- Make your graphics small files. There’s nothing wrong with some graphical elements for branding or just to make the pages more interesting, but be sure to keep the files small. That great picture of the product was probably taken with a multi-megapixel camera, meaning that the file is hundreds of kilobytes. But it doesn’t need to be very high resolution, regardless of the speed of the connection; 72dpi is probably plenty.
- Avoid gratuitous or physically large graphics, for the same reason as the previous recommendation. Your respondents are doing you a favor, so don’t show them images just because you think they make the survey more interesting.
- Is an online survey really the best approach? Usually online surveys work very well, but don’t be blind to other techniques. Is your target market online? If your product is aimed at one of the demographics that are underrepresented online you may be increasing the potential for bias. Weighting and oversampling might be helpful, but could increase costs and you may miss out on insights from some of the key targets. Even if you are surveying existing customers (rather than using a panel) be aware of the potential for problems, especially if your email coverage isn’t representative. Perhaps telephone or mail data collection would allow you to better reach the full range of psychographic profiles.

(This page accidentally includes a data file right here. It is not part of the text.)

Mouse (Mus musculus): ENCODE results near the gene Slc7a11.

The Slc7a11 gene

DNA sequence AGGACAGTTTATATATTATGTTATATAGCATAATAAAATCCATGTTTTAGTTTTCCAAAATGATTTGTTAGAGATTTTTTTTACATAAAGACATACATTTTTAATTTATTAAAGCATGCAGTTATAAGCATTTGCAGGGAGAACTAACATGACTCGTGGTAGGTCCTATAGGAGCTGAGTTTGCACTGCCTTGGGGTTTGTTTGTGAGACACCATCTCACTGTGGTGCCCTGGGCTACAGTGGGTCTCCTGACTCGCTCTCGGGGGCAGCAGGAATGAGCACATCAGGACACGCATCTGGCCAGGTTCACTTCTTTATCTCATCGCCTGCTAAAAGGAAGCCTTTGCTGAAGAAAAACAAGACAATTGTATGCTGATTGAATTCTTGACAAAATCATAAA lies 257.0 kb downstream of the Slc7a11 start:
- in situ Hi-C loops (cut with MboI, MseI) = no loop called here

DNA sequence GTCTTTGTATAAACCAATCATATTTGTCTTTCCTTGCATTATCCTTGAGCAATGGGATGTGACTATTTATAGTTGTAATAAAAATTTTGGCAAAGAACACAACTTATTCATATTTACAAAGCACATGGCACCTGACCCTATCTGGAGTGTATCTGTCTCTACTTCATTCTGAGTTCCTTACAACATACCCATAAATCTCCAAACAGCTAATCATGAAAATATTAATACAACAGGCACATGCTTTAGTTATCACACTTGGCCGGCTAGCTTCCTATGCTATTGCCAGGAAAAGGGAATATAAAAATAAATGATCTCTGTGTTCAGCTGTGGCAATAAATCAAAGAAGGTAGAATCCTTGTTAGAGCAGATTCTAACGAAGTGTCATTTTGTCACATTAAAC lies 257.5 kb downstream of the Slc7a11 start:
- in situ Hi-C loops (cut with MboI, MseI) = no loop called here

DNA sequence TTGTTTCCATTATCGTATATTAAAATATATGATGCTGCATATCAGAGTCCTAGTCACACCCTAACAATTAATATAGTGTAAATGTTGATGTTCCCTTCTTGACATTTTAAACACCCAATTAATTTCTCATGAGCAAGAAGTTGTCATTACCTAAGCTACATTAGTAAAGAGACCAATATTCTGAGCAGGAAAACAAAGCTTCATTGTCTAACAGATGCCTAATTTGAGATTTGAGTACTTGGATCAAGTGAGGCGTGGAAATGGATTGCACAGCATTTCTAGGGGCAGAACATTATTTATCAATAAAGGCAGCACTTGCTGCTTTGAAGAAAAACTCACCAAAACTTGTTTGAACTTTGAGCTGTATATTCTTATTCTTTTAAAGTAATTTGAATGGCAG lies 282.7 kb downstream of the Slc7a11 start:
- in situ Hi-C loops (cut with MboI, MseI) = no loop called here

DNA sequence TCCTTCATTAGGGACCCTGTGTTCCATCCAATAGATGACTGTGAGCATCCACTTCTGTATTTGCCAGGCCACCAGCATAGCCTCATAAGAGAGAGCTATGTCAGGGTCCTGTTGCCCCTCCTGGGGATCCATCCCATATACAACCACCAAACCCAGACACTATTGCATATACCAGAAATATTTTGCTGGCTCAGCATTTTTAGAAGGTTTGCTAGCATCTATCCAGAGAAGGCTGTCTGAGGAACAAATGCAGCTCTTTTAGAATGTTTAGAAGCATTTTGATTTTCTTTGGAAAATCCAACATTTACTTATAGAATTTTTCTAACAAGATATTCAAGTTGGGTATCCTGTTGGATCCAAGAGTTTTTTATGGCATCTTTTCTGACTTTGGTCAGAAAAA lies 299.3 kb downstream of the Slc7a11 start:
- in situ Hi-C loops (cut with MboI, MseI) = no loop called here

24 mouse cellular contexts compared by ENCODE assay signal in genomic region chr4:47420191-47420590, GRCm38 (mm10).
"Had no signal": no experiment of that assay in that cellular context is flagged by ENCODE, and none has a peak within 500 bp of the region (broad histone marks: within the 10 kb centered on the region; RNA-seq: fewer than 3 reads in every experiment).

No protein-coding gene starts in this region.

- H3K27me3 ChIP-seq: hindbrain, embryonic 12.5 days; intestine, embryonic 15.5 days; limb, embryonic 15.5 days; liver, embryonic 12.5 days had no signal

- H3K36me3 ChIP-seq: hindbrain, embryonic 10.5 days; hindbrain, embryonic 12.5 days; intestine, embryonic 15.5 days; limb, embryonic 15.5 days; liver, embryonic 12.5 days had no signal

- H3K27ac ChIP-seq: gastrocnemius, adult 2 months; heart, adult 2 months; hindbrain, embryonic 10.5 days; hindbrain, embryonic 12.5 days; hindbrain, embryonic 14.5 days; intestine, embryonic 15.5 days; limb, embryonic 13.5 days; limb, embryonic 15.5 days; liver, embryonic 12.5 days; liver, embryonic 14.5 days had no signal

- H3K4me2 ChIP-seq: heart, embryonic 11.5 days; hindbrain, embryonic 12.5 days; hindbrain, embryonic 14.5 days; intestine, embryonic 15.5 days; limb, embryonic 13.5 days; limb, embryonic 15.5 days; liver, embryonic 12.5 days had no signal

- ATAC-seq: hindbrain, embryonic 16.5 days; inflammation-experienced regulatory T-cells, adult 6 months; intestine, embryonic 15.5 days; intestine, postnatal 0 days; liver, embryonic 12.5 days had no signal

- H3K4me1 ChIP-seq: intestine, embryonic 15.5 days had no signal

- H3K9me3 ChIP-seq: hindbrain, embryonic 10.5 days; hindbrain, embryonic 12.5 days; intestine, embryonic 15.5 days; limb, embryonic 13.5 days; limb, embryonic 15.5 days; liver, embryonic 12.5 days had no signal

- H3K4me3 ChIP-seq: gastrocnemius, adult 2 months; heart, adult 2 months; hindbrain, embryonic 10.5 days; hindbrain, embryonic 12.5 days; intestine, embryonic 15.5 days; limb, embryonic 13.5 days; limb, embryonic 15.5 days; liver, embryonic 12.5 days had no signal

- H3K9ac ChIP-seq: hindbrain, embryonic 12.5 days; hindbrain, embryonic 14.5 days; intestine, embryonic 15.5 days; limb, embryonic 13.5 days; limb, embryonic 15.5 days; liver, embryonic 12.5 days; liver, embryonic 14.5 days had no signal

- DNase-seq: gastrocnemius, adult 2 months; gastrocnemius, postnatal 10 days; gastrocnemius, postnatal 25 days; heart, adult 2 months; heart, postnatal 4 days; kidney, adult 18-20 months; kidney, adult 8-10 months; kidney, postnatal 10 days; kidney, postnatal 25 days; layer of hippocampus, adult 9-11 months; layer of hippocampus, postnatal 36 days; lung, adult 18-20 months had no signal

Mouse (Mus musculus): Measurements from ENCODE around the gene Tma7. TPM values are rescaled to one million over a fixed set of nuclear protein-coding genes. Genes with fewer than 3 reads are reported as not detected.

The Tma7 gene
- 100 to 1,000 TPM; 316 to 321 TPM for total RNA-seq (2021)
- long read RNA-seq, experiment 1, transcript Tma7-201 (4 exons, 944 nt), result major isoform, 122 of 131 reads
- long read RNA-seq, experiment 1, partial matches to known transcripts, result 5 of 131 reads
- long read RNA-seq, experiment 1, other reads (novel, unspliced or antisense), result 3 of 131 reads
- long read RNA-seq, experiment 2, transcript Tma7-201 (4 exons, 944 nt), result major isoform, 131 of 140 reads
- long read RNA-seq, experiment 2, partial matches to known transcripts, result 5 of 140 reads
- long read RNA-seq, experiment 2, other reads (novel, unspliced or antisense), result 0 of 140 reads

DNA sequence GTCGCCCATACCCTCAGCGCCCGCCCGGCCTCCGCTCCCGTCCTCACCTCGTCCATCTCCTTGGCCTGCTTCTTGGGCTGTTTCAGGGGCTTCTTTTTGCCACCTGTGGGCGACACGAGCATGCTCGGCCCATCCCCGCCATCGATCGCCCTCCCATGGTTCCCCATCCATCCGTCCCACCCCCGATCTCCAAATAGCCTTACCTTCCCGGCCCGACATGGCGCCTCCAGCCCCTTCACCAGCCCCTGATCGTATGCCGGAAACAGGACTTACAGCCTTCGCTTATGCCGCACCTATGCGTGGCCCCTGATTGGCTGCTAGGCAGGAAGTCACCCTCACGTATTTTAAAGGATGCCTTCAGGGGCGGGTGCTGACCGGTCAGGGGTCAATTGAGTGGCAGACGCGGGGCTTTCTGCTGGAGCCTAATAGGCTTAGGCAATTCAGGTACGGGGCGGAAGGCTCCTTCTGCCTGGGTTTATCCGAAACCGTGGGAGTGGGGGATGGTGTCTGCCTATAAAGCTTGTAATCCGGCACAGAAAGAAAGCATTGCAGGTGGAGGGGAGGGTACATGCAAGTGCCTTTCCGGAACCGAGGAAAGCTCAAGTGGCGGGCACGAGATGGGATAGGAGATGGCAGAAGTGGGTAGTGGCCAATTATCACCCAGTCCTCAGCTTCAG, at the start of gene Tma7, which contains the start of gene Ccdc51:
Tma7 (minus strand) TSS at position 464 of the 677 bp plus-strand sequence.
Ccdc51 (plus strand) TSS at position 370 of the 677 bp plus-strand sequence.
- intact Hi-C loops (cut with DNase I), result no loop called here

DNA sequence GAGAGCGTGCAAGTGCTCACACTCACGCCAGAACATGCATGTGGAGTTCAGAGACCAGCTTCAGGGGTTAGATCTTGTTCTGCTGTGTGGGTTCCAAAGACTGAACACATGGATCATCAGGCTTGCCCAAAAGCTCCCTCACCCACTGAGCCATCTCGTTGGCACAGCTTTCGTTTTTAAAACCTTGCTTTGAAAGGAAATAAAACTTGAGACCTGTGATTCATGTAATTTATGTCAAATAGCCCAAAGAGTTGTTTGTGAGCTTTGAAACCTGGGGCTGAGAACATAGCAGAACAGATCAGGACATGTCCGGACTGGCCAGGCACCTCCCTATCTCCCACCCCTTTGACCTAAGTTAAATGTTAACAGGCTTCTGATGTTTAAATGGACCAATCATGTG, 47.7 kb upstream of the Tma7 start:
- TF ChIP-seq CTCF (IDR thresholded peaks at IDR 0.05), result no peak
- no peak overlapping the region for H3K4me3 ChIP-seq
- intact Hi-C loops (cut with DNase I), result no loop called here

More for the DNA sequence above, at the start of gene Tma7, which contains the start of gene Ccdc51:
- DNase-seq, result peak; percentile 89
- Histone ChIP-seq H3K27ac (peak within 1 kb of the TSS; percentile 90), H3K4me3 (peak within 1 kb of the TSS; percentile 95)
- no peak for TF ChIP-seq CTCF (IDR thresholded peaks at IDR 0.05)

- Match your marketing to your targets. No surprise here, but remember a couple of things. Your customers may be looking at your messages online, just not at home, by using the Internet in the library or at work. [Side note – speedy access is one reason why online shopping at work is popular at lunchtime.] Don’t alienate the less technically attuned consumers. Differentiated advertising through different media is probably a good idea.
As with many other aspects of research and marketing in general, the real message here is to think, not assume. Try to put yourself in the mind of your respondents, prospects, and customers.
I asked myself this question the first time I saw a survey invitation with the following warning:
The invitation continued with instructions to copy and paste the link into an Internet Explorer window if Firefox is my default browser.
Let’s look at this in more detail. To dispose of the title question first, the only obvious logical reason why someone fielding online surveys wouldn’t provide support for Firefox users would be if they were surveying people who don’t use it. Perhaps even that isn’t exactly logical, but at least it’s a reasonable excuse. If you are creating something that requires significant development effort, and you are screening for Internet Explorer users, why bother with Firefox?
Unfortunately, that theory doesn’t fit the situation. I’ve seen invitations with this warning for over a year, covering Consumer Package Goods and Retail Stores. I have yet to come up with a good reason, and the research company hasn’t offered me one.
But why is it such a bad idea?
First, Sample Bias. Systematically excluding a segment of the overall population you want to survey is generally a bad practice. It is easy to gather results that are biased, for reasons that may be obvious or less so.